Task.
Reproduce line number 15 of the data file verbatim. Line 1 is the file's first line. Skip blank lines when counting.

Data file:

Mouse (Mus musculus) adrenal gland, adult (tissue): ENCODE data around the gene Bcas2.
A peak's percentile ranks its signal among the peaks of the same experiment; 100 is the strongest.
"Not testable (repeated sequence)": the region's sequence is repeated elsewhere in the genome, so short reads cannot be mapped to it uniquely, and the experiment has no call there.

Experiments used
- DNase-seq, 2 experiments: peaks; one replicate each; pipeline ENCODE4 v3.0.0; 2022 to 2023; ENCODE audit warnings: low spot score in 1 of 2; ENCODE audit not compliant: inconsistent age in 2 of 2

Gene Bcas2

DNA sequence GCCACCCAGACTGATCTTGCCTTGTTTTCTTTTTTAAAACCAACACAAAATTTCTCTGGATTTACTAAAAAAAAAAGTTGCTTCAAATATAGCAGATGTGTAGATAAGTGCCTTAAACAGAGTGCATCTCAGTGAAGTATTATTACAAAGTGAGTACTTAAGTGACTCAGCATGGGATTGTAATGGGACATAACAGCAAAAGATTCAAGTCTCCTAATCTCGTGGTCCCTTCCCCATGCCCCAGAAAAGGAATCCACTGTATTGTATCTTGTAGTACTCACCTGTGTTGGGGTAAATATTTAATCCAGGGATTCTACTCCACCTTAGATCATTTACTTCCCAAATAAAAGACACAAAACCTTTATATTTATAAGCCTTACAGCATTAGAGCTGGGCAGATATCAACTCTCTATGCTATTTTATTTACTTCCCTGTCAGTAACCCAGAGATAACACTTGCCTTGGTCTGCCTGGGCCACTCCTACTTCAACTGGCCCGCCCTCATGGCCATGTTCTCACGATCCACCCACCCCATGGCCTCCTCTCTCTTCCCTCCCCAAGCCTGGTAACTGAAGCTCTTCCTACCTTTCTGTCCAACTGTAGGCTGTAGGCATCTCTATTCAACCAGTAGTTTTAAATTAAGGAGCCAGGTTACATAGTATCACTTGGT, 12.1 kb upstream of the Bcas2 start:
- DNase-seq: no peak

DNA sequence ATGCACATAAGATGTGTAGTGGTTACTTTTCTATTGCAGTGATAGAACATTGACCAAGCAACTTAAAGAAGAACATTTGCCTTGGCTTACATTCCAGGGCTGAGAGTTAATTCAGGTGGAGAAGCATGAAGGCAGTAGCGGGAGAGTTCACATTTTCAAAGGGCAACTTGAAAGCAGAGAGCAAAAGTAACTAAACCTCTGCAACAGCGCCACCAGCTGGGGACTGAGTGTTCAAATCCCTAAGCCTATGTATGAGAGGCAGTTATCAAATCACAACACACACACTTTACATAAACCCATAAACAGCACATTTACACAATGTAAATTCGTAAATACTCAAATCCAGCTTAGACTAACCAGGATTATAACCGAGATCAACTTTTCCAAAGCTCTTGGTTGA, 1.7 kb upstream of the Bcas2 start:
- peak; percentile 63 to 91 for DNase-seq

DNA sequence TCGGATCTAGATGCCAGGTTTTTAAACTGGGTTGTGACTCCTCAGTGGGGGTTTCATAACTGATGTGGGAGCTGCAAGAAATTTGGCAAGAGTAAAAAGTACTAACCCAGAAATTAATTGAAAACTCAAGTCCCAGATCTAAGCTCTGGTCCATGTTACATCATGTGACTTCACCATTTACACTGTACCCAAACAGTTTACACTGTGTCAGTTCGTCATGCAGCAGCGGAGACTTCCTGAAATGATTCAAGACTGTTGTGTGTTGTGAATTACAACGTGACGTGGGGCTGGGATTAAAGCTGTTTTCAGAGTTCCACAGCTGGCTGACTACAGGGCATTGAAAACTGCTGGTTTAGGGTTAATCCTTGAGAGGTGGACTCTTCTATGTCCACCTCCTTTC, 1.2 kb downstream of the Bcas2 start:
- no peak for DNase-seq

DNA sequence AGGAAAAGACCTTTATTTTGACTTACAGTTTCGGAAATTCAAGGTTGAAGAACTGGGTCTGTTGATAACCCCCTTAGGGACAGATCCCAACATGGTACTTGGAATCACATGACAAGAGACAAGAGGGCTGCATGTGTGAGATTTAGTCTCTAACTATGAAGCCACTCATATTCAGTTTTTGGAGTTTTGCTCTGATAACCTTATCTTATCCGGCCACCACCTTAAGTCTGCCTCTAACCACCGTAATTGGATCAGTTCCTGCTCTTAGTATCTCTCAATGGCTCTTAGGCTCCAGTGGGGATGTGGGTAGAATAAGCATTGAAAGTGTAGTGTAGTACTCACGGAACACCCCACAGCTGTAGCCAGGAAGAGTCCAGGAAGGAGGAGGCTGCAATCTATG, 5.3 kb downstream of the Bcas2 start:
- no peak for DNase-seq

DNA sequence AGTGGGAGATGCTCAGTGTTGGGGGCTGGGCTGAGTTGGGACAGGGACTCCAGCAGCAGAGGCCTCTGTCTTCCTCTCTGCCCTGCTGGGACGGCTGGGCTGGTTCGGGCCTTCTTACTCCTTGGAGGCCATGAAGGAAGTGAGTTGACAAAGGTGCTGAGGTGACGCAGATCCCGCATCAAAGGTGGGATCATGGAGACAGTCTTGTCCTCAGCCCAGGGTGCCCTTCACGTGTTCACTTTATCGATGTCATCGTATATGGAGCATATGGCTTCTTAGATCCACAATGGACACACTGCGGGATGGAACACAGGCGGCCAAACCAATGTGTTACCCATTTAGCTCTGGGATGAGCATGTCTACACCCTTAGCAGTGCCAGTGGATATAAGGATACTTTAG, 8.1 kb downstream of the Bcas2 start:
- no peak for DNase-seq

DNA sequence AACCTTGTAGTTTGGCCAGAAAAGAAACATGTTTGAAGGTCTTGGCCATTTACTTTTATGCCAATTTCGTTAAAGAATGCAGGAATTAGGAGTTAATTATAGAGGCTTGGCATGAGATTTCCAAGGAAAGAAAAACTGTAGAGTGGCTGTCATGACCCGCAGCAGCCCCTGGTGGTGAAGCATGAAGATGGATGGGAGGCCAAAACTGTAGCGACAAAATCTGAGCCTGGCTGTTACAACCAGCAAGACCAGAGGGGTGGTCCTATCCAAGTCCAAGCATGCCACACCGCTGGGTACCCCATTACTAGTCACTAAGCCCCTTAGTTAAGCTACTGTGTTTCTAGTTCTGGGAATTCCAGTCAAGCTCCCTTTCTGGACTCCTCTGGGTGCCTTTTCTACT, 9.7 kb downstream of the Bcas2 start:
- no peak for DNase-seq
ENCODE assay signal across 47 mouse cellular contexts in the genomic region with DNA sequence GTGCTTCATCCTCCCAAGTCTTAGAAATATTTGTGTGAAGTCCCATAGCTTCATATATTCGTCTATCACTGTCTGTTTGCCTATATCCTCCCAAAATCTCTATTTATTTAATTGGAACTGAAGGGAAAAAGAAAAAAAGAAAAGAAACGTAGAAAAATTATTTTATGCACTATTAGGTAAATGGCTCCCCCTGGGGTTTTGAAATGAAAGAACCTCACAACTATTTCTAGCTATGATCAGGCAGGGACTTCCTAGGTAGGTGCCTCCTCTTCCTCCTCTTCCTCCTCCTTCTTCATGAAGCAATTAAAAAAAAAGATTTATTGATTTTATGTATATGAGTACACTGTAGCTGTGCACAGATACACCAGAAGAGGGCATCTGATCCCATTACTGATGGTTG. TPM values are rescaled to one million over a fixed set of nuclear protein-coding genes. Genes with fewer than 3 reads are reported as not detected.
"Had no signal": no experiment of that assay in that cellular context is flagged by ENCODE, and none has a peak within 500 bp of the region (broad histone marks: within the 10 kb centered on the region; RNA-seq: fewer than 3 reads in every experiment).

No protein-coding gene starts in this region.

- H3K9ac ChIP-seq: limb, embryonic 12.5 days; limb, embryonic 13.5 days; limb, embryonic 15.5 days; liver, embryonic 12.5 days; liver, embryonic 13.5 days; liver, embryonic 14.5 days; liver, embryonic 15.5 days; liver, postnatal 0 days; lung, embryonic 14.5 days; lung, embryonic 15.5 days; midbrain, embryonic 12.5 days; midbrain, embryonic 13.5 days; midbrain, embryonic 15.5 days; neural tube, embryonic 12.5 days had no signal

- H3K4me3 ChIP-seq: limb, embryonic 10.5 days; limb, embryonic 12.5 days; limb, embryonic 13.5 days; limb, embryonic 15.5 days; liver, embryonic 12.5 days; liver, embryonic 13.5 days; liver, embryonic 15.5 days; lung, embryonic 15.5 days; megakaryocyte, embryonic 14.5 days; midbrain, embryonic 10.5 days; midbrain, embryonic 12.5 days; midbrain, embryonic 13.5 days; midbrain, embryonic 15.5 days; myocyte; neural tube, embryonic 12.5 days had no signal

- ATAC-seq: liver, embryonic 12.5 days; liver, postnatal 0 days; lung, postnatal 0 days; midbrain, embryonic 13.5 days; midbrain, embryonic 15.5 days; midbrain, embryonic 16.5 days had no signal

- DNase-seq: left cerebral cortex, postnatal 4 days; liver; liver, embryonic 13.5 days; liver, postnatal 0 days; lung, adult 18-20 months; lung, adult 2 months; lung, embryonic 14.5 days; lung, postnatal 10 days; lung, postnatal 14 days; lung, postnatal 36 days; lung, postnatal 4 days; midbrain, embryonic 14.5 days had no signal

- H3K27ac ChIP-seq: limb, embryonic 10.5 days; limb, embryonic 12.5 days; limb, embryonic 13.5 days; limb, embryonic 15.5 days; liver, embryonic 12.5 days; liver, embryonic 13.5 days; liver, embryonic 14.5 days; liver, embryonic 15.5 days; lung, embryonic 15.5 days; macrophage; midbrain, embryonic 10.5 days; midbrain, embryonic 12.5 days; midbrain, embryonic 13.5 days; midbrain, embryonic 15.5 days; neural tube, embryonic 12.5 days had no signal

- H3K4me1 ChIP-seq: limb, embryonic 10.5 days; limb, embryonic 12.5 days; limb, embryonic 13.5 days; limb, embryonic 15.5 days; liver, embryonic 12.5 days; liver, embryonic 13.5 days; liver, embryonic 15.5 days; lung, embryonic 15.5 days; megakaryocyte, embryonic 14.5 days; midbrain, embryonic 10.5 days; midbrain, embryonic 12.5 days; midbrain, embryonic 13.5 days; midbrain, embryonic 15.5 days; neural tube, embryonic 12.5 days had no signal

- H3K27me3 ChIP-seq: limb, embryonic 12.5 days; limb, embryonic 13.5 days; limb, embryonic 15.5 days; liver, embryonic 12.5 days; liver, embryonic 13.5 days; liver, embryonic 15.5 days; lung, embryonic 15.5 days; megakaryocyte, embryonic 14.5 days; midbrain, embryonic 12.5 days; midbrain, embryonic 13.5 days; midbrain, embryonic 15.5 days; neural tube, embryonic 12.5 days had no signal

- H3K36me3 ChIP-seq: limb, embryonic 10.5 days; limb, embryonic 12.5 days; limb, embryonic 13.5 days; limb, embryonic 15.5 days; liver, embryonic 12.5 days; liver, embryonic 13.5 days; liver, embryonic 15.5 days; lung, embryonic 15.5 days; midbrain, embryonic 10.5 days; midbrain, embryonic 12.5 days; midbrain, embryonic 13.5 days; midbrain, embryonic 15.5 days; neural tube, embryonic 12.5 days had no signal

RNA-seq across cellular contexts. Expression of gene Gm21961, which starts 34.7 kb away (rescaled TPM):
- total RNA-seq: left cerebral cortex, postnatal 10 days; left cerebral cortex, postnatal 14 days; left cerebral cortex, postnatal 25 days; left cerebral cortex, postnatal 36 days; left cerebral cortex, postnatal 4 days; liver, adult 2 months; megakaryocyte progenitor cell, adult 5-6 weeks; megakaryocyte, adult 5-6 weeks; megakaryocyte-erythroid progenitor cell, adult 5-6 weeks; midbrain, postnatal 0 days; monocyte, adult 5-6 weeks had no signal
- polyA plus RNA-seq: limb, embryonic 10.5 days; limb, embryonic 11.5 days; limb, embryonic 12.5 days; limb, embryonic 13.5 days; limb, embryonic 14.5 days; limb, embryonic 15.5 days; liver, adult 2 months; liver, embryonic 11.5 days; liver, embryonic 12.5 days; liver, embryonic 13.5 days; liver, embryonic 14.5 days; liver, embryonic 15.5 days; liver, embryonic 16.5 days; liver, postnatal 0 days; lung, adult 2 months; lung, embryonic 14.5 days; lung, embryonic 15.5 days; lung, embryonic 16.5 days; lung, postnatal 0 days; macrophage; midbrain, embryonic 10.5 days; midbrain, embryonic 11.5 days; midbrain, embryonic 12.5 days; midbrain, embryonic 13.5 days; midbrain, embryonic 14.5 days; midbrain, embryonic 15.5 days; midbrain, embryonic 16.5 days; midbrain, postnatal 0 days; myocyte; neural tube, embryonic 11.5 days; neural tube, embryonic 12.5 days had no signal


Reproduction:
DNA sequence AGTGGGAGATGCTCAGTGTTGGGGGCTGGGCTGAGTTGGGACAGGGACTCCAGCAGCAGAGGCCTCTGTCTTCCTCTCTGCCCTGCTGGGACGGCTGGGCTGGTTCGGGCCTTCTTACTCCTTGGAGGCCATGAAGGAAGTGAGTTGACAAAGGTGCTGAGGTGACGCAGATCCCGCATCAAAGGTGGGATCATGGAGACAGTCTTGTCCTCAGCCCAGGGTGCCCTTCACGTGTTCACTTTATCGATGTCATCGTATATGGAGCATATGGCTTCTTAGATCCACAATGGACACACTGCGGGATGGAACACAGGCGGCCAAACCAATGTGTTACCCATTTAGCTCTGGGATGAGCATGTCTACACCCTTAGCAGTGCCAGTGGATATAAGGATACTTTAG, 8.1 kb downstream of the Bcas2 start: